Daniel, successor to Morpheus as the King of Dreams, may be technically in charge but not in residence as the story opens. But with the Realm of Sleep itself subject to an insidious undermining, it resists in ways that create new foci, new elements, and bring new characters into play. Matthew the raven is sent to find Daniel when other means of communication falter, and he ties the new story threads together. One of those threads is Dora, an unhappy Dreaming denizen misled by its former Lord and eking out a diet of pilfered dreams where she can find them. She’s not concerned with the absence of the Dream Lord Daniel amidst the altering course of their realm, and she still holds a grudge against his predecessor.
Another entwined narrative concerns Tim Hunter, the bespectacled young Magi who’s having the worst substitute teacher day ever when Matthew crosses his path. Yes, today it seems like déjà vu to have a young and inexperienced wizard menaced by a wave of dark sorcery and the shadowy necromancers hastening its coming, but until we get a Books of Magic section added to major theme parks, Harry’s Potterverse and Tim’s world are different enough to peacefully co-exist. Besides, Tim predates him.
The next stop as the raven flies centers on a new edifice that’s risen in the Dreaming to take its place alongside the House of Mystery and the House of Secrets, and it embodies an exciting extension to lengthen the dire shadow cast by both of those moldering abodes. A House of Whispers takes form with a foundation built upon Vodun and the mojo of Americana that sets it apart from its sisters. Matthew is witness to a mortal cast and their story overseers, as rooted in the swampland carnivale as the House itself.
Where Lucifer limps, the Dreamlord is not far afield. That’s Matthew’s reasoning at least when he seeks out the Fallen One as a means of locating Daniel. Unfortunately, Lucifer’s apparently in a fresh Hell of his own machinations and unable to come out and play. Gorgeously rendered, this may still be the hardest sell of the four new titles. Lucifer has been explored in Vertigo offerings more than a little, so expectations will be high for exactly where this new course in his narrative is headed.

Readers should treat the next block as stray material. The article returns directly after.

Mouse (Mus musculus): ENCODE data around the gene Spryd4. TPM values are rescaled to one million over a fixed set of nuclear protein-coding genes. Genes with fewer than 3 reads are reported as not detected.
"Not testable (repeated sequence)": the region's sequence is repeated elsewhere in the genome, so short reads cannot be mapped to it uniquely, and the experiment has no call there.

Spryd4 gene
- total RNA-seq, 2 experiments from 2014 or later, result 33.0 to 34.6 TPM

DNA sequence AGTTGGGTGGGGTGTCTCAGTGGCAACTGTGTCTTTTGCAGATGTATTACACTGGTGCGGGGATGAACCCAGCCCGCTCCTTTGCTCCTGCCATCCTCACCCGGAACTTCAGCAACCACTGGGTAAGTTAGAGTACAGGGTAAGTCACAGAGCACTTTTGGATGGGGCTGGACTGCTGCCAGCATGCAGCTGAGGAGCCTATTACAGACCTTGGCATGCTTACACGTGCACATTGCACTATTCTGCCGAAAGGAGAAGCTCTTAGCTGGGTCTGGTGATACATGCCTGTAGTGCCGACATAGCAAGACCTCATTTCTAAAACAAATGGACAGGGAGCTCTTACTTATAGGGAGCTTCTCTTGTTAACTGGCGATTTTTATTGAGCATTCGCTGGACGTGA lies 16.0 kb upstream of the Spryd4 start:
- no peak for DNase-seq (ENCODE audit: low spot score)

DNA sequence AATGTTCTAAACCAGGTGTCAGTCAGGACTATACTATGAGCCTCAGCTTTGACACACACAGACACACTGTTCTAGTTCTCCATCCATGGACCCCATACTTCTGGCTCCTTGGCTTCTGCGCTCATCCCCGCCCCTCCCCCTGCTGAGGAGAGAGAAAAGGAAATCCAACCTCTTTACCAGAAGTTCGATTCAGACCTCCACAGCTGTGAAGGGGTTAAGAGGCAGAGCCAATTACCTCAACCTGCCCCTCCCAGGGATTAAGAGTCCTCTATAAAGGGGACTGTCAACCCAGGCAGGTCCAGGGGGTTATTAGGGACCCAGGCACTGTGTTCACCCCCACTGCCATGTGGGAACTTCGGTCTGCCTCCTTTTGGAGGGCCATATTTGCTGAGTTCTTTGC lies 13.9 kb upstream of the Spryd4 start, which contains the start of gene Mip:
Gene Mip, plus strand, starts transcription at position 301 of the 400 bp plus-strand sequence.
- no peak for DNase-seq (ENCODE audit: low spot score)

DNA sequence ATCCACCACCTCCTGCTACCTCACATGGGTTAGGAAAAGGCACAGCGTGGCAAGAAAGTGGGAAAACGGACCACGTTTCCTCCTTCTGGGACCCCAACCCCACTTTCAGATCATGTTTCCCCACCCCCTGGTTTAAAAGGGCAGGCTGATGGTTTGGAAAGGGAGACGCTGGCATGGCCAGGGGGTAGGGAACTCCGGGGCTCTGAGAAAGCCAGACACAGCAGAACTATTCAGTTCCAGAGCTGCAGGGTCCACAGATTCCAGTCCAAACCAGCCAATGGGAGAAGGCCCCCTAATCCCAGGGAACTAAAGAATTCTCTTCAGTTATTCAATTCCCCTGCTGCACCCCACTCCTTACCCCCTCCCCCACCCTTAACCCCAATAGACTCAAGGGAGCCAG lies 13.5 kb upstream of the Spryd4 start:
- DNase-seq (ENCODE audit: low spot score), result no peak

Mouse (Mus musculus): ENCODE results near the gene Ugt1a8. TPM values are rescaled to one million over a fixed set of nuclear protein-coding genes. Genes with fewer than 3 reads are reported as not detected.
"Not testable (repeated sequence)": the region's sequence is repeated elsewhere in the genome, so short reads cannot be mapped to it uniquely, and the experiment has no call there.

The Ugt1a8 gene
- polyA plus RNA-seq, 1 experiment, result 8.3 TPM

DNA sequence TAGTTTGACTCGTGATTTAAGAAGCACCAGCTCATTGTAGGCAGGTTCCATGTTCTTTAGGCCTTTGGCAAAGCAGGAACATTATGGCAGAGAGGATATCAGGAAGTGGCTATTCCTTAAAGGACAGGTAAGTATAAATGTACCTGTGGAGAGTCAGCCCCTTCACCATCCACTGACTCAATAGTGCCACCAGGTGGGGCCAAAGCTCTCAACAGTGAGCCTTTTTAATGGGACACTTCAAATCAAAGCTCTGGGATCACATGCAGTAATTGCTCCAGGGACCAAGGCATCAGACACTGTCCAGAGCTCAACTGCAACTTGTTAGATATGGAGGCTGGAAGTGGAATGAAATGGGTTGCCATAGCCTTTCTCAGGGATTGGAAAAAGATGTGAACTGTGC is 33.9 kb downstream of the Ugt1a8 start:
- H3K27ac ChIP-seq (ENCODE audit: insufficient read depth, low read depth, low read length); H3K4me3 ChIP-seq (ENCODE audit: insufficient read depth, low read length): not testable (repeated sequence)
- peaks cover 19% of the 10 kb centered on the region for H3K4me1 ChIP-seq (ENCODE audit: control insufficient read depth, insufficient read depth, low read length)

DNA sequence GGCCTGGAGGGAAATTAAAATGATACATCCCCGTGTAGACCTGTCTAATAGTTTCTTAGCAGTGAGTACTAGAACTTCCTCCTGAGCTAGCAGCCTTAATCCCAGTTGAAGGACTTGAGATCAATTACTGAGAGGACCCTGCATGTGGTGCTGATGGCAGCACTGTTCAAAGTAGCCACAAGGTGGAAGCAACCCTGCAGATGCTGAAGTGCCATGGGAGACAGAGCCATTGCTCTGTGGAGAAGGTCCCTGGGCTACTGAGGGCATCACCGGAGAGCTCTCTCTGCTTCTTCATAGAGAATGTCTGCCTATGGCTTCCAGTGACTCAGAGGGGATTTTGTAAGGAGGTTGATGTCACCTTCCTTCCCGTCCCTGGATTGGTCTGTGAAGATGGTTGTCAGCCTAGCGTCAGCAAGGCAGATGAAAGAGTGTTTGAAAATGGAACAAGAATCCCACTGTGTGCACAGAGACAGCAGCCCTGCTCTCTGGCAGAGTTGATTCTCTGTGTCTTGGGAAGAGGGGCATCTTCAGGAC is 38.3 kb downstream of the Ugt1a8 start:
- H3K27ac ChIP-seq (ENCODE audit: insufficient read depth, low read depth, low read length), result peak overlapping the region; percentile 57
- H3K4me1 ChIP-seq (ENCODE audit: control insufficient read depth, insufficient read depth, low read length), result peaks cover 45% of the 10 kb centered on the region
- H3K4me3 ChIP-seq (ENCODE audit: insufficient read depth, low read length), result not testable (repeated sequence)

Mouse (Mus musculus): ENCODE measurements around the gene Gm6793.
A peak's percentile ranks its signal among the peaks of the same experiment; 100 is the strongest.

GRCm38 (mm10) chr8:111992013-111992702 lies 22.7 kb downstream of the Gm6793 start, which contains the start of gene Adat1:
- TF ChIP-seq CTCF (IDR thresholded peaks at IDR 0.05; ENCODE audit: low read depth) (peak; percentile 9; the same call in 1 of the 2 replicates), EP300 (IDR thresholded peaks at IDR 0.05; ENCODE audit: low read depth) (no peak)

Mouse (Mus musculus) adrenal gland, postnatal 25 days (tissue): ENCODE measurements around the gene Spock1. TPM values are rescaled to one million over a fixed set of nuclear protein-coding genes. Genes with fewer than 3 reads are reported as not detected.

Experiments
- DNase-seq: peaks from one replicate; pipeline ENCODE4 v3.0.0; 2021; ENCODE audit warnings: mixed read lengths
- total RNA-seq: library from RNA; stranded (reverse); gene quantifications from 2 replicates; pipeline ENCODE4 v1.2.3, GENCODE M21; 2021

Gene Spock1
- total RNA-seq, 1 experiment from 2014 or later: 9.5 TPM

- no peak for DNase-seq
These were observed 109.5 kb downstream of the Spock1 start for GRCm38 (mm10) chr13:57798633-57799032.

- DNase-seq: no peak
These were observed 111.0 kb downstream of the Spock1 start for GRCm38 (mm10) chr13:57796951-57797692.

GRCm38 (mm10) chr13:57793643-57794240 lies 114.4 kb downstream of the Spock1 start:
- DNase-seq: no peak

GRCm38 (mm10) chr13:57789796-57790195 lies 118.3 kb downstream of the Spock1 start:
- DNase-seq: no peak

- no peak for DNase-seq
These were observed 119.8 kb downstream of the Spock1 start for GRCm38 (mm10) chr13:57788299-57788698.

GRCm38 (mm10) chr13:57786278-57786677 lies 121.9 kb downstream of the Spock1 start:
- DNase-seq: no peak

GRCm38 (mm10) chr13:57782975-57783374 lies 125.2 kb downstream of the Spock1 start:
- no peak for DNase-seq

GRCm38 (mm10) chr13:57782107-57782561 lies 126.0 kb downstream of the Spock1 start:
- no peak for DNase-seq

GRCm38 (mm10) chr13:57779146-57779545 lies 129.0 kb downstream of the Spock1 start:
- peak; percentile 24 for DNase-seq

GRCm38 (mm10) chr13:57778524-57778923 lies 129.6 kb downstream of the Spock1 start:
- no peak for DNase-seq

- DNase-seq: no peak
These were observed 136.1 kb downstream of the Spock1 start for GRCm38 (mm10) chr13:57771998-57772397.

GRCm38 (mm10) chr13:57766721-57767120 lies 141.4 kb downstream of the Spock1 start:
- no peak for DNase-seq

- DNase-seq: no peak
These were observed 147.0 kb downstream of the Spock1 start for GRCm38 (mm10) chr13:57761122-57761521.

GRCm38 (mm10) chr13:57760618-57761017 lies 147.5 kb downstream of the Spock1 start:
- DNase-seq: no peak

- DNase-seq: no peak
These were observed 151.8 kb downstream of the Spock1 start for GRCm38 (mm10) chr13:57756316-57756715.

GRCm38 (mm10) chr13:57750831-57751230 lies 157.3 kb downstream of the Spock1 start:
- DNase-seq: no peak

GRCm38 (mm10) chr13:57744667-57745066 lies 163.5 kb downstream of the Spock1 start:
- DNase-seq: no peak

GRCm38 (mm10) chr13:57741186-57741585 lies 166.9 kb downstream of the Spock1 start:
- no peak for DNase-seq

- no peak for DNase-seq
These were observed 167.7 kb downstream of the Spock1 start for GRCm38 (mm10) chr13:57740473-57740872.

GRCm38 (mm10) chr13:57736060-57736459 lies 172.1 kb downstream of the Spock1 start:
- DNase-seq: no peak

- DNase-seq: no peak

While the introductions to our foursome of new titles is sufficient, it’s hard to imagine a reader unversed with the previous Sandman and Dreaming stories jumping aboard cold with this issue. They may like it, perhaps sufficiently to go back and read the collected volumes, but that’s a lot of volumes. It’s doubtful they will appreciate it fully without that background, however.
Gaiman’s framing here is the work of a master craftsman, sure to bring bleary eyes and warm fuzzy feels to those who’ve longed to tread the Dreaming pathways anew. Even more, he seamlessly leads each section (and credit no doubt goes to the editors as well for this) to bring the respective creative teams to center stage while priming them to shine. Only the best of the best can work that sort of magic.
This particular kind of Special Issue has several objectives. To remind us of what was great in the previous tomes, to prepare us for additional sections of that storyline, to excite us with the new elements that will comprise it, and to introduce us to the folks who’ll be shepherding us. The Sandman Universe #1 accomplishes all of that. The realm of Dream is reawakened, the braziers brightly lit once more, and the library ready for new patrons.
Story by Neil Gaiman.
Written by Simon Spurrier, Kat Howard, Nalo Hopkinson, and Dan Watters.
Illustrated by Bilquis Evely, Tom Fowler, Dominike “Domo” Stanton, Max Fiumara, and Sebastian Fiumara.
Colors by Mat Lopes.
Letters by Simon Bowland.
8 out of 10
Enjoy this six-page preview of ‘The Sandman Universe’ #1, courtesy of DC Vertigo!